Matching commercial success with critical acclaim, García Márquez became a standard-bearer for Latin American letters, establishing a route for negotiations between guerillas and the Colombian government, building a friendship with Fidel Castro, and maintaining a feud with fellow literature laureate Mario Vargas Llosa that lasted more than 30 years.

Colombian president Juan Manuel Santos said via Twitter: "A thousand years of solitude and sadness at the death of the greatest Colombian of all time.

"Solidarity and condolences to his wife and family ... Such giants never die."

Gabriel García Márquez, Nobel laureate writer, dies aged 87

Journalists gathered outside García Márquez's house in Mexico City in the hope that one of the family members who was reportedly at his side would emerge.

Mexican president Enrique Peña Nieto expressed sadness at the death of "one of the greatest writers of our time," in the name of Mexico, the novelist's adopted home.

Chilean writer Luis Sepúlveda was quoted by the Mexican newspaper Reforma as saying that he was "the most important writer in Spanish of the 20th century", central to the Latin American literary boom that "revolutionised everything: the imagination, the way of telling a story, and the literary universe".

The Colombian singer Shakira wrote: "We will remember your life, dear Gabo, like a unique and unrepeatable gift, and the most original of stories."

US president Barack Obama said the world had lost "one of its greatest visionary writers", adding that he cherished an inscribed copy of One Hundred Years of Solitude, presented to him by the author on a visit to Mexico. "I offer my thoughts to his family and friends, whom I hope take solace in the fact that Gabo's work will live on for generations to come," he said.

====================

GILBAKKA'S COMMENT: I've read five of Marquez's books, all of which impressed me much. Also, I read two books about Marquez. He was a titan among Latin American writers. I salute his memory.

Heard about Gabriel García Márquez death on the news yesterday.

I read half-way through One Hundred Years of Solitude about 5 yrs ago ... got a bit confusing so I did not continue it.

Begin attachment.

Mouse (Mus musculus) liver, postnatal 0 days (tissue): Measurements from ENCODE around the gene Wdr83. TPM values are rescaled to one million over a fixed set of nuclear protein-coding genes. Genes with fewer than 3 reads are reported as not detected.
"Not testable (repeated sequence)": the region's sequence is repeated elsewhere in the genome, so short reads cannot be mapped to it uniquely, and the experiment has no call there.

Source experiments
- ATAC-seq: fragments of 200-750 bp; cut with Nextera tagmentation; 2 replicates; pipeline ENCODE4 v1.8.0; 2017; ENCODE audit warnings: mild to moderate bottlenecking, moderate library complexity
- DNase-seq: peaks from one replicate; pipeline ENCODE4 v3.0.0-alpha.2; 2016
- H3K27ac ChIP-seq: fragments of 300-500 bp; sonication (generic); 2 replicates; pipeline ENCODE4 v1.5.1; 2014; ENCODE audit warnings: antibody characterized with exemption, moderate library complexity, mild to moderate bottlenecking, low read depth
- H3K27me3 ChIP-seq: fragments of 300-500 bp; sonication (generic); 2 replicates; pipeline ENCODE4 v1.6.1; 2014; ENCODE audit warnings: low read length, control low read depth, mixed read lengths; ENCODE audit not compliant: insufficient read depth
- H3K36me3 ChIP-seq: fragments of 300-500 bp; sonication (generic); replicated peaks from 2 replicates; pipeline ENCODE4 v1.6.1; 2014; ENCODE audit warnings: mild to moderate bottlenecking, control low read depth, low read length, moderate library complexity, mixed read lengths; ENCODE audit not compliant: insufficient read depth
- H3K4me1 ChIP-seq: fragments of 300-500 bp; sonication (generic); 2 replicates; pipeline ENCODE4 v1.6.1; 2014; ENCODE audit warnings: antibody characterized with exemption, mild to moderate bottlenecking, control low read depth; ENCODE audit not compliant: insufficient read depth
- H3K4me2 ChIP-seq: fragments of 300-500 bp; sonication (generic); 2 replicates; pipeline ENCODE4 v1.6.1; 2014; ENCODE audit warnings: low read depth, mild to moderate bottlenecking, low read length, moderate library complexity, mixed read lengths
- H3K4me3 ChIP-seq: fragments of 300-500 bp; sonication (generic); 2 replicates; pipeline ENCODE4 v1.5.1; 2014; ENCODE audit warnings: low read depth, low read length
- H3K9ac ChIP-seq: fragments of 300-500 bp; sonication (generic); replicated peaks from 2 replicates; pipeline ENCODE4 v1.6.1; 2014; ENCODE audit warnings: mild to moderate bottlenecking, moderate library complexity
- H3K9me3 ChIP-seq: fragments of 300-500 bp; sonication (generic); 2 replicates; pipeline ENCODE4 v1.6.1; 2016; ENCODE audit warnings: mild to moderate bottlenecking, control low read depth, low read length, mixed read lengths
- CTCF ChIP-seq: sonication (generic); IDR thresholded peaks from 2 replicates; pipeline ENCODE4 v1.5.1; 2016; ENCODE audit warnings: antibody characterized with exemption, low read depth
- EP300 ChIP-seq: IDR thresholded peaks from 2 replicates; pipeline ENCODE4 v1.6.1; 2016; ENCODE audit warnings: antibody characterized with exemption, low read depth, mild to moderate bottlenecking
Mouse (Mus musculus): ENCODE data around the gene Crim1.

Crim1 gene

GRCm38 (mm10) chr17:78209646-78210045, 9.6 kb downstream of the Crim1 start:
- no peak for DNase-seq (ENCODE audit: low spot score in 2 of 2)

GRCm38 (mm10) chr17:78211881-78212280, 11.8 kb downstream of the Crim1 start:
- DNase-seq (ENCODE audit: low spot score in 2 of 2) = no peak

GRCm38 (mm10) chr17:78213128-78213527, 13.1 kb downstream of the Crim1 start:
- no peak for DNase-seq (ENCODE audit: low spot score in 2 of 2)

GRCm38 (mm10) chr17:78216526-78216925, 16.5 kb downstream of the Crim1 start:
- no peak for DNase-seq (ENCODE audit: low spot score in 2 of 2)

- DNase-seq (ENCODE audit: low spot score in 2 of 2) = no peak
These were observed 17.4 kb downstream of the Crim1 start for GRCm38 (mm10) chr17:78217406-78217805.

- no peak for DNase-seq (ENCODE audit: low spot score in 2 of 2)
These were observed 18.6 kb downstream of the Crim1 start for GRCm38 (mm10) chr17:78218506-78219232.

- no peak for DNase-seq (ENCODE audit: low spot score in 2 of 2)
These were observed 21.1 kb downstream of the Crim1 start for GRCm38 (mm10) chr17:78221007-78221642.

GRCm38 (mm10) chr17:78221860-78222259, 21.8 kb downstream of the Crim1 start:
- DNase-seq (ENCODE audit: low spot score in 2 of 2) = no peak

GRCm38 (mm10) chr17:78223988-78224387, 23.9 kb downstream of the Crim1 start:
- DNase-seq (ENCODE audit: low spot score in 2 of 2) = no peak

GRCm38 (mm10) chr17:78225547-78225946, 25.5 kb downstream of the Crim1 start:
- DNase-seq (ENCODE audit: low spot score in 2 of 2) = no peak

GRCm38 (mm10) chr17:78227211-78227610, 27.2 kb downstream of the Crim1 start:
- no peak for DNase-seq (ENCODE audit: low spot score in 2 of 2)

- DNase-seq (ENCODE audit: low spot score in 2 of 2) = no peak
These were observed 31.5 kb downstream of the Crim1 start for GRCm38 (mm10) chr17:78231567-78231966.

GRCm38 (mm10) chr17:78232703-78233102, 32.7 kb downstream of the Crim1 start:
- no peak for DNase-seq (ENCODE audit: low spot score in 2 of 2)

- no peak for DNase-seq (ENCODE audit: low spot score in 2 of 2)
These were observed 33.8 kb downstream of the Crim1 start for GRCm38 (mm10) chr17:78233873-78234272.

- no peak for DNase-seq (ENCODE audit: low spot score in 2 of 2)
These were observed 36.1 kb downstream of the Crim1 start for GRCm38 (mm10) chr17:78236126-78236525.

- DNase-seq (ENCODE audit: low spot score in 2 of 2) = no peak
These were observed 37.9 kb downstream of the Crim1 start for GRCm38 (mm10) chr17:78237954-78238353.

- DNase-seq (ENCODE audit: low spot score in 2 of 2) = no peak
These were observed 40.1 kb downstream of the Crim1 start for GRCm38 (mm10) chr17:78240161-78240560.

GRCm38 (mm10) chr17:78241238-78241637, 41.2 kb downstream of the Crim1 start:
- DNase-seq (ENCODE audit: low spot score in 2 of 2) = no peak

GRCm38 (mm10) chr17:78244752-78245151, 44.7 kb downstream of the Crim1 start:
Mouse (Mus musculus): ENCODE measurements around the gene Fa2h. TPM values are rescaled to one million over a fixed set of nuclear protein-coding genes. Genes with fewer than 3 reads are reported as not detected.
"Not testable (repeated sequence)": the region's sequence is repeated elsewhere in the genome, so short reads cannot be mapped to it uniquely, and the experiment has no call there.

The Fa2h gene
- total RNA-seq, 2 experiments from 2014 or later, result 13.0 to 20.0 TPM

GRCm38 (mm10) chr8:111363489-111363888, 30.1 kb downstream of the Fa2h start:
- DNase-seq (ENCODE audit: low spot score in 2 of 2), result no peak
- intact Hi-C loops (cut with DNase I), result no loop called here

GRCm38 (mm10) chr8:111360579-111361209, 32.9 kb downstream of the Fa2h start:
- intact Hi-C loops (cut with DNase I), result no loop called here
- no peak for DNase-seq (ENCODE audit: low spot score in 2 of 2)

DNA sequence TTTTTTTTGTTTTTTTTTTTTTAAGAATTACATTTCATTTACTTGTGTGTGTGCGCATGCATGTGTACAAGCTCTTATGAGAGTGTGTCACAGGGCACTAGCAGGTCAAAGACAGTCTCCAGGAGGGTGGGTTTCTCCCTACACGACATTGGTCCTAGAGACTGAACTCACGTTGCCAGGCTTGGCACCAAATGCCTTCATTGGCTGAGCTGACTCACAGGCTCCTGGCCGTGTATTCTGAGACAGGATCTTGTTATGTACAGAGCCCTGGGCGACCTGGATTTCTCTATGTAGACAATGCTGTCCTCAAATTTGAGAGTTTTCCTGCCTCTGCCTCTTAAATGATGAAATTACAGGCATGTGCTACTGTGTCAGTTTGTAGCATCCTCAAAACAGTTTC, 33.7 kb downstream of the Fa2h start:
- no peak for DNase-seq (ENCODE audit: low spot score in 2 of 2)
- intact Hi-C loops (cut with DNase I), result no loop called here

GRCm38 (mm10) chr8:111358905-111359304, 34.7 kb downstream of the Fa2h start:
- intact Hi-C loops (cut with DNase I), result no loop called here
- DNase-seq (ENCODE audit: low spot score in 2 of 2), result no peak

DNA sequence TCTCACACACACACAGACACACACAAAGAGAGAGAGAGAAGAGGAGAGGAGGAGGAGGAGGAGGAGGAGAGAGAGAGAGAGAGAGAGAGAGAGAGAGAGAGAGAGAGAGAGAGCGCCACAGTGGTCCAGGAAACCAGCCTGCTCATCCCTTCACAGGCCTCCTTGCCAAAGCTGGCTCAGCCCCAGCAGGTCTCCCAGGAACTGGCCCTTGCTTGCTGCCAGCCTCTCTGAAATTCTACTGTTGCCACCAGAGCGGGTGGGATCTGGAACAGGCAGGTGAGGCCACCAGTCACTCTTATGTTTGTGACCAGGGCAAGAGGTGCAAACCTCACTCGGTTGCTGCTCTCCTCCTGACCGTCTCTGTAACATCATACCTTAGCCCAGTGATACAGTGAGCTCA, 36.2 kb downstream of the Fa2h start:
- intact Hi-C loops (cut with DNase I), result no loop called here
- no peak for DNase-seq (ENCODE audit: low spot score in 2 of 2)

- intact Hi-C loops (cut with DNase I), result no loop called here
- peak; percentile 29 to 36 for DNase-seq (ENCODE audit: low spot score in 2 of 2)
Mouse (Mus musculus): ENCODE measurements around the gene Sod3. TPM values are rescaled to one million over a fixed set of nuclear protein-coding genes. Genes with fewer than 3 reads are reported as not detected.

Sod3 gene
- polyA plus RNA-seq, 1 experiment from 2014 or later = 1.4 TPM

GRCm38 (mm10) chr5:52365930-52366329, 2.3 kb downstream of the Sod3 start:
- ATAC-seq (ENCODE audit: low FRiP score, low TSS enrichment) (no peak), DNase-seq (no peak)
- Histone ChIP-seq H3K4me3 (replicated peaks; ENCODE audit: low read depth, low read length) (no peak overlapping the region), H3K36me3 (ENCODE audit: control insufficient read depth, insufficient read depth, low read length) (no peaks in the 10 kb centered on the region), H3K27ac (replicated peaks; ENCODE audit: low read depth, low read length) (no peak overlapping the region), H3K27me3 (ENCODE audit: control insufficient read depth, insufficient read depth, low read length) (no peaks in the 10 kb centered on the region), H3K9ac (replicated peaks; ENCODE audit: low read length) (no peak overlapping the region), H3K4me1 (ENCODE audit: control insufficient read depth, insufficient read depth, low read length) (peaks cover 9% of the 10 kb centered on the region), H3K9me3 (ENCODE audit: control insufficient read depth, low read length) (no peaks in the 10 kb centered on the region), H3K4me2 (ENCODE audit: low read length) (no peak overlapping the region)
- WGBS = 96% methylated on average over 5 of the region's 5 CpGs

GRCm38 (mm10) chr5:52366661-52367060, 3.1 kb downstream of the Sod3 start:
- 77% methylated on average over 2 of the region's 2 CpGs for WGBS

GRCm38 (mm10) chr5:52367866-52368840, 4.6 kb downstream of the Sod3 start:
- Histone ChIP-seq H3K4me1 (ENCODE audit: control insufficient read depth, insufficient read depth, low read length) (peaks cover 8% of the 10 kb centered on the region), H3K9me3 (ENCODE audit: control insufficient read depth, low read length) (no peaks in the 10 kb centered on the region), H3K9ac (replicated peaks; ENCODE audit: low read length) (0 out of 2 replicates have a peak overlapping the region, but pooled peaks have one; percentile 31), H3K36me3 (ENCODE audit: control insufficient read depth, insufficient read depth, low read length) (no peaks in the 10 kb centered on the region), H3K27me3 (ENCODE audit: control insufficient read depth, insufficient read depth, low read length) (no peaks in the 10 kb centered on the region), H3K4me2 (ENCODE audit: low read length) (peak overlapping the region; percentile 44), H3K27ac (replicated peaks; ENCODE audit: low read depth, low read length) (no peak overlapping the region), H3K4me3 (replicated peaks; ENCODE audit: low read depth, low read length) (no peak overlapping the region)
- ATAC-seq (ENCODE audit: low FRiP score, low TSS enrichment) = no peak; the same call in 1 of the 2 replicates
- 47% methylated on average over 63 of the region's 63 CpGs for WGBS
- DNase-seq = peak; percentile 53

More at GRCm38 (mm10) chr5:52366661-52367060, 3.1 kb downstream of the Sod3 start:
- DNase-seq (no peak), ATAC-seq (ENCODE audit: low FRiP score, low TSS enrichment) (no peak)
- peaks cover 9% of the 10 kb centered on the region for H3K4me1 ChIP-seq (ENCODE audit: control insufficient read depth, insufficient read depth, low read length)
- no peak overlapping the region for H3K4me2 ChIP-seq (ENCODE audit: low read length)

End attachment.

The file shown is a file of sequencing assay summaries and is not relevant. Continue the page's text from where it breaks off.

Have " Love in the Time of Cholera" but have not gotten around to reading it.

Originally Posted by IGH:

Heard about Gabriel García Márquez death on the news yesterday.

I read half-way through One Hundred Years of Solitude about 5 yrs ago ... got a bit confusing so I did not continue it.

Have " Love in the Time of Cholera" but have not gotten around to reading it.

Bookman - is when the the generations after generation using the same names; that's when I got confused.  I still have my book-mark in the book.

T_P

Finished reading "My Experiments with Truth: An Autobiography" by M.K. Gandhi.

The book covers the first 52 years of the Mahatma's 78-year life.

The "Truth" he discusses is not only metaphysical/philosophical but also real facts of his life. Ever the humble narrator aware of his imperfections, he regards his various activities as experiments. And he is candid in describing all his experiments in diet, home remedies, rural hygiene and sanitation, printing and publishing newspapers, spinning and weaving homespun cloth, civil resistance, etc.

One thing that struck me while reading this book was the significant role Mahatma Gandhi played in forcing the colonial government of India to abolish in 1917 the emigration of Indian indentured laborers to various parts of the world including British Guiana and the Caribbean.

I confess I should have read this book many years ago as it could have helped me in my political activities in Guyana. Better late than never.

Finished reading "NOW I KNOW WHO MY COMRADES ARE: Voices from the Internet Underground" by Emily Parker.

This book focuses on Internet activists and bloggers in China, Cuba and Russia who are exposing human rights violations and corruption while combating isolation, fear and apathy in those three countries respectively.

Finished reading "Rosa" by Jonathan Rabb.